A comparative study of the psychological well-being of single and married mothers who work shifts in a call centre environment
Green, Glynnis Ann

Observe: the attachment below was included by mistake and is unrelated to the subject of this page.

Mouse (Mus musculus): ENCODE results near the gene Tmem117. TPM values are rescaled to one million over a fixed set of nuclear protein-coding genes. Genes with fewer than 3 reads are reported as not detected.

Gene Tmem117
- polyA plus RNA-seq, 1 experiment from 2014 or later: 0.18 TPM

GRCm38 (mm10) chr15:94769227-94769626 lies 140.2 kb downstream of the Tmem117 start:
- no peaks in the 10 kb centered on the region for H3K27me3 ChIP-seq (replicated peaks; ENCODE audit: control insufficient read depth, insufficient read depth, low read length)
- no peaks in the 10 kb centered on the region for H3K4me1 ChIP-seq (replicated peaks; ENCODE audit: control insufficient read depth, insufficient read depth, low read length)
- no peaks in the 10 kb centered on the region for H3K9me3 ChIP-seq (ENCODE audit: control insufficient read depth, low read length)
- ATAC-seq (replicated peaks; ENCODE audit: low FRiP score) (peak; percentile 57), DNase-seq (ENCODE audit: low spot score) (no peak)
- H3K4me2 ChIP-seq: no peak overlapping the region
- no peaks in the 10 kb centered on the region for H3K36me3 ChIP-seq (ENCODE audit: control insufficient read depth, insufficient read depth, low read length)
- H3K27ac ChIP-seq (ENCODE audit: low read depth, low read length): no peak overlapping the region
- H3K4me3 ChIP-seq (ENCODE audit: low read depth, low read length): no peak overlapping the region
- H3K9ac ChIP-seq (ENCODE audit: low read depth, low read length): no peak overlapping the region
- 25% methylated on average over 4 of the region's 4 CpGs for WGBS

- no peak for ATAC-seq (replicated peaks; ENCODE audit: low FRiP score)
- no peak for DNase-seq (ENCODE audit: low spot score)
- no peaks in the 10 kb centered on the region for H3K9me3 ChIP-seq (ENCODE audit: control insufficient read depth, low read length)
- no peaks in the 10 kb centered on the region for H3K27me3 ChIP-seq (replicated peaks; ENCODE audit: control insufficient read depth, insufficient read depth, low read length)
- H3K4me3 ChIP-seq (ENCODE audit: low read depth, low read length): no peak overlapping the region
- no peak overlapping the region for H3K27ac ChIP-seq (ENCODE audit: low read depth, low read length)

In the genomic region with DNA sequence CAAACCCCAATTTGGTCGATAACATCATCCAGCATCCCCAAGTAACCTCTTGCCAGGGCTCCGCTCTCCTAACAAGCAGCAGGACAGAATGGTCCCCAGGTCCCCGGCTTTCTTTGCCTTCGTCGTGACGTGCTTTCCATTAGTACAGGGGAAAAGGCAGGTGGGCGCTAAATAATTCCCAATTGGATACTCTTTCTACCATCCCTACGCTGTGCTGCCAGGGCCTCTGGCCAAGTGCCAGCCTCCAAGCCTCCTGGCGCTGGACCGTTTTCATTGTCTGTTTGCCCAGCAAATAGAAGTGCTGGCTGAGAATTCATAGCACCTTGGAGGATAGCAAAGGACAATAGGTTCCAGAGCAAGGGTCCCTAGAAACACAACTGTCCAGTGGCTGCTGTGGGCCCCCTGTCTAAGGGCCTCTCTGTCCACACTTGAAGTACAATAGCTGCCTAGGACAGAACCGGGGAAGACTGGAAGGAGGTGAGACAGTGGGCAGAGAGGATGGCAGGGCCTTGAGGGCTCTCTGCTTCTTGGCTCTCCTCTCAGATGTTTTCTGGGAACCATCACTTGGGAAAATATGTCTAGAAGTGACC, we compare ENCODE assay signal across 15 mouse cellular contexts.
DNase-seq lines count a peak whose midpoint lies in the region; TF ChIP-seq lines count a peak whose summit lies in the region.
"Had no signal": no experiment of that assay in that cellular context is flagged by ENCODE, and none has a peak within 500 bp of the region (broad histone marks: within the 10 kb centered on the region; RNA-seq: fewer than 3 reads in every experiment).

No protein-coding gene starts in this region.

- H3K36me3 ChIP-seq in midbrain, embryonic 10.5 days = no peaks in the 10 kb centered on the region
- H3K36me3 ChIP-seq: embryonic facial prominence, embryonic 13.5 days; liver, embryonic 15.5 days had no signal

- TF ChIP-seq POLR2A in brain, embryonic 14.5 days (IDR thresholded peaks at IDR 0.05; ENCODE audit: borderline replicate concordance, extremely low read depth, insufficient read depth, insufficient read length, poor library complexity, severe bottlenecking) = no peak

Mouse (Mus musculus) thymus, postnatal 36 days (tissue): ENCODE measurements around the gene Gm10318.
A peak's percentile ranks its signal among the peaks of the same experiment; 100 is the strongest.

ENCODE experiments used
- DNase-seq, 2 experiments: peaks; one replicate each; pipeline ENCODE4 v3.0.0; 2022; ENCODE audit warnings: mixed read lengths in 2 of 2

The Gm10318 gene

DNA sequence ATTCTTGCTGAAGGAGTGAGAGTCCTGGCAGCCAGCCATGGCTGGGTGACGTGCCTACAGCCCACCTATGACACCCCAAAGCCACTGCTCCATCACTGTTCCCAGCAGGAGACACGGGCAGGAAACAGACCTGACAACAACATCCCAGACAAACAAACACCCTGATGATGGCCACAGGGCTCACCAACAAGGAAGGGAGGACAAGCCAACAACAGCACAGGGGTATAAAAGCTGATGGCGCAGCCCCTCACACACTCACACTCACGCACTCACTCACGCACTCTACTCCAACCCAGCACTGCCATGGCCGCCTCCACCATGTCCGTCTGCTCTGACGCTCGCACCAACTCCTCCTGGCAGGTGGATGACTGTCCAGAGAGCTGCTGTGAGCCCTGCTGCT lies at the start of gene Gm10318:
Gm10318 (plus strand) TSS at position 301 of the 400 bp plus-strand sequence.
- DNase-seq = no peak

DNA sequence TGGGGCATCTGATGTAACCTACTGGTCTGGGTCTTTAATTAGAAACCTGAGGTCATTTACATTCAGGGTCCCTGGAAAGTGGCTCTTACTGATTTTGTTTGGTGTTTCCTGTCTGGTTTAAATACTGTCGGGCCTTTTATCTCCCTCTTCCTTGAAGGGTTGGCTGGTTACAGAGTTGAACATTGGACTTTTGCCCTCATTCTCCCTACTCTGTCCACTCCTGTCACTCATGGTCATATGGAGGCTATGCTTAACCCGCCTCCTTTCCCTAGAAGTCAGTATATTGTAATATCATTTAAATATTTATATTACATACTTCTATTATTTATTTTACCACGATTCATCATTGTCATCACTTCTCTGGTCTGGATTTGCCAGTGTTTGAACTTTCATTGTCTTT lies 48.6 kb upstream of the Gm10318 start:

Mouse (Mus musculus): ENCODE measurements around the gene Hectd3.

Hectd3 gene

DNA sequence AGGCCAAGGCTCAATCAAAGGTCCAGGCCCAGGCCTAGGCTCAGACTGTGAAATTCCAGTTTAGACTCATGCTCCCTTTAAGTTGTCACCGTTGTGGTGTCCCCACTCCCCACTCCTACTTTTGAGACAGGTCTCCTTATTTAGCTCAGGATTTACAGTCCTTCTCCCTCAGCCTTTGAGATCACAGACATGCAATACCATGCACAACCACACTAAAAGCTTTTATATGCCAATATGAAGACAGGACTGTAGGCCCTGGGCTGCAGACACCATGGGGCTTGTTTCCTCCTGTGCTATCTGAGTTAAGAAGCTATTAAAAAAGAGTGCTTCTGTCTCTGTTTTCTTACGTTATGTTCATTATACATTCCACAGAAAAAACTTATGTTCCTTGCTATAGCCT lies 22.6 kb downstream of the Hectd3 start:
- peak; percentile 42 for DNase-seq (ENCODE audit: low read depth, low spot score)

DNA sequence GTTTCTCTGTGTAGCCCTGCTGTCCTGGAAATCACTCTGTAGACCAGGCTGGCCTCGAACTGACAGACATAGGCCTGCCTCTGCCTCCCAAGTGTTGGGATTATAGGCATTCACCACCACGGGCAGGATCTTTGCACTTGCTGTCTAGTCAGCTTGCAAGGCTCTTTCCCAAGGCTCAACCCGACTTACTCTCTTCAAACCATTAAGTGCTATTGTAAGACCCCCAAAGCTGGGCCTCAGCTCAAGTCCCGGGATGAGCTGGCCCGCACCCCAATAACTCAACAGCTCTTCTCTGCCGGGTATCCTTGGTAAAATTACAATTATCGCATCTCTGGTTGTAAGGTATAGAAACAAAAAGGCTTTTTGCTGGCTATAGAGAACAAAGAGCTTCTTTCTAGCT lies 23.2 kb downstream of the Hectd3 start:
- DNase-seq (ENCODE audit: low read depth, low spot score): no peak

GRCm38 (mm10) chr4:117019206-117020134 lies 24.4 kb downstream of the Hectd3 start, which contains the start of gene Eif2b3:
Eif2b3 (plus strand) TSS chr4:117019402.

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South Africa is recognised as having world-class status in the call centre arena and this industry has grown exponentially in the last two decades, as has the number of women entering the workforce, including married and single mothers. Call centres provide a 24/7 service to the public, and therefore employees are expected to work shifts in this environment. It is also evident that even though mothers are making a significant contribution to the workforce, the role of the working mother is still that of primary caregiver and nurturer in the home. The main purpose of this study was to examine and compare the psychological well-being of single and married mothers, who do and do not work shifts in a call centre environment. The study findings were based on quantitative research in a call centre in the Western Cape, South Africa, with a sample of 192 single and married working mothers, of whom 135 mothers worked shifts and 57 mothers did not. Psychological well-being was indicated by the use of two instruments: Rosenberg‟s(1965) Self-esteem Scale and Diener‟s (1982) Satisfaction with Life Scale. The data was analysed using the Statistical Package in the Social Sciences (SPSS version 20). The analysis of the data included the use of descriptive and inferential statistics. Findings of the study show that marital status has a significant effect on the psychological well-being of working mothers in this call centre environment. However, it was found that shift work did not make a significant difference to the psychological well-being of the working mothers in this call centre. The Multivariate Analysis of Variance (MANOVA) was used to analyse the interaction of the four groups (single, married, shift working and non-shift working mothers) and the results of this analysis showed that there was no significant difference in the interaction between the groups.Recommendations are provided in the study.